Monday, September 27, 1943

The Charlotte News

Monday, September 27, 1943


Site Ed. Note: The front page reports that the Fifth Army captured Cassano, 50 miles due east of Naples. At the same time, the Eighth Army, encountering little resistance, drove to within 18 miles of Foggia along the east coast of Italy.

A major breakthrough in fighter escort range had been achieved with the previous day’s raid on Emden in Germany. P-47 Thunderbolt fighters had flown an 800-mile roundtrip course to protect Flying Fortresses, no longer being forced to return from their missions unescorted and suffering flak attacks. The result was that the Fortresses could make the return leg of the journey comparatively without challenge from Luftwaffe fighters.

A piece tells of the reluctance by Allied officers and men to accept Italy as an ally in the war, despite the Badoglio Government’s efforts to become cozy with the Allied command. It was believed that a declaration of war by Italy upon Germany was imminent, as a means of signaling the government’s sincere intention to fight alongside the Allies.

On the Russian front, the Red Army had driven to the edge of the Dneiper River in several locations and had crossed to the western bank in other places.

The fall of Kiev appeared imminent as Nazi forces were fleeing the city in the established pattern, no doubt following a scorched-earth policy as they went, just as with Smolensk the previous week.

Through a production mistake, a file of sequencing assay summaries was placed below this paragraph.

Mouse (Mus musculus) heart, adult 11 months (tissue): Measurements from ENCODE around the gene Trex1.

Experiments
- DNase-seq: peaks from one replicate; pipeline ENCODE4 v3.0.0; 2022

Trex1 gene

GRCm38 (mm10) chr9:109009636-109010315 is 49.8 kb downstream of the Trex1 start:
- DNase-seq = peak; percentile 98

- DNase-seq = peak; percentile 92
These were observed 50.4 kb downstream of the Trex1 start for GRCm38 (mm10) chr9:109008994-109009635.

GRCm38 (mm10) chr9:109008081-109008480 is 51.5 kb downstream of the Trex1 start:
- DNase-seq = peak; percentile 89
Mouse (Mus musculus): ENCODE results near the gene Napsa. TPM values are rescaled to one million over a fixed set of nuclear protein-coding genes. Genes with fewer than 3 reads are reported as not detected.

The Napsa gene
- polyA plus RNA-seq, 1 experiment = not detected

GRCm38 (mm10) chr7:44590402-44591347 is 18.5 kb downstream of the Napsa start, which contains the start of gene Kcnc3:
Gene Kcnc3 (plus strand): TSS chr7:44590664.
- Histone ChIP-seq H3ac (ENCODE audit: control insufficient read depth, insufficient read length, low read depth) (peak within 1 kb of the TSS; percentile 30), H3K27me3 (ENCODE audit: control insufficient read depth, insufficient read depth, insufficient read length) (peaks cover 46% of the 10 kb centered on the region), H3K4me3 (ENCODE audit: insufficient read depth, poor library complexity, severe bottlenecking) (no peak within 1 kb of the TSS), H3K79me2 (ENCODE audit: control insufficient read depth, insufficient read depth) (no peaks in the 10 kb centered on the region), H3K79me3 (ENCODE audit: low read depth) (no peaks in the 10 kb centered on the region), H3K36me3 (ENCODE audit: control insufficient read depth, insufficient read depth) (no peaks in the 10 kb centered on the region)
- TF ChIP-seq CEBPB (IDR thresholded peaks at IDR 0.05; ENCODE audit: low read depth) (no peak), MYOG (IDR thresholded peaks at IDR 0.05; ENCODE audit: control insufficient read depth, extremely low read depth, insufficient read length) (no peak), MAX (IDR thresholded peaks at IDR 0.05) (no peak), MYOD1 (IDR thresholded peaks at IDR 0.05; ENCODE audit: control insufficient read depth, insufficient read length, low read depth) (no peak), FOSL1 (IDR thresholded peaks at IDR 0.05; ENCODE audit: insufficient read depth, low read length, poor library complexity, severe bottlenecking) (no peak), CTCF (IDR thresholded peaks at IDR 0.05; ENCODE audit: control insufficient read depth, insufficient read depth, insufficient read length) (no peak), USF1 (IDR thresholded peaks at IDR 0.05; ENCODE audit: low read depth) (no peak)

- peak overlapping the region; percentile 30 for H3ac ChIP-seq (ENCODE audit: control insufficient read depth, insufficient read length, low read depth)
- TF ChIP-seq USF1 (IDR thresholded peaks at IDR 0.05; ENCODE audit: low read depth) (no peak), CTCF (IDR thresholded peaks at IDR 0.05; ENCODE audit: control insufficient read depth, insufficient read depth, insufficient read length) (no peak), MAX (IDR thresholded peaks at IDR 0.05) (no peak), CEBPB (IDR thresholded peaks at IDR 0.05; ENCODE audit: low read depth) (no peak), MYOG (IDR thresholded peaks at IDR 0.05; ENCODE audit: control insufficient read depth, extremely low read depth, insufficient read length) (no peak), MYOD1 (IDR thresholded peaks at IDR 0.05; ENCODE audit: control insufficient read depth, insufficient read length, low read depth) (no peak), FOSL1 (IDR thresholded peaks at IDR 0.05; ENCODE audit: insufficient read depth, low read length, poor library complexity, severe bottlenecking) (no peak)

Associated Press correspondent Edwin Shanke tells of the impressions provided by veteran Swedish reporter Arvid Fredborg upon his recent return from Germany following two years spent observing the Third Reich. Fredborg had found the Fuehrer only partially in control of the country now, significant power having been vested in Heinrich Himmler and Martin Bormann, especially when Hitler had one of his many nervous breakdowns. The Fuehrer was being shielded by his subordinates from the dismal news from the various fronts--of which there was plentiful supply.

Deputy Chief of Staff of the Army, Lt.-General Joseph T. McNarney told reporters that the shift in emphasis months earlier by the Nazis from bomber to fighter production had signaled a change from an offensive to a defensive strategy. After the devastation to Germany wrought by the massive RAF-American bombing campaign, the only thing Nazi Germany desired now, said the general, was a stalemate.

Dr. Stephen Wise, president of the American Jewish Congress, predicted that the war would end in Europe by April 12, 1944. Just why he chose April 12 is not explained. The date was precisely one year before the death of President Roosevelt in Warm Springs, Georgia.

On the editorial page, "A New Horse" compares the outgoing Undersecretary of State, visionary Sumner Welles, to his replacement, Edward Stettinius, a hard-headed businessman apt to brook no nonsense when negotiating terms of peace with the Russians. The change suggested a passing of the time when diplomats held sway in the peace process. For the duration, predicts the piece, it was likely to be the hard-boiled military men and businessmen establishing the terms of the post-war world.

"Liquor Victory" reports of the acquittal of two North Carolina Highway Patrol officers on charges of aiding and abetting illicit liquor trade in Wilkes County. The press had left the courthouse dissatisfied with the verdict and contending that once again liquor interests had escaped justice.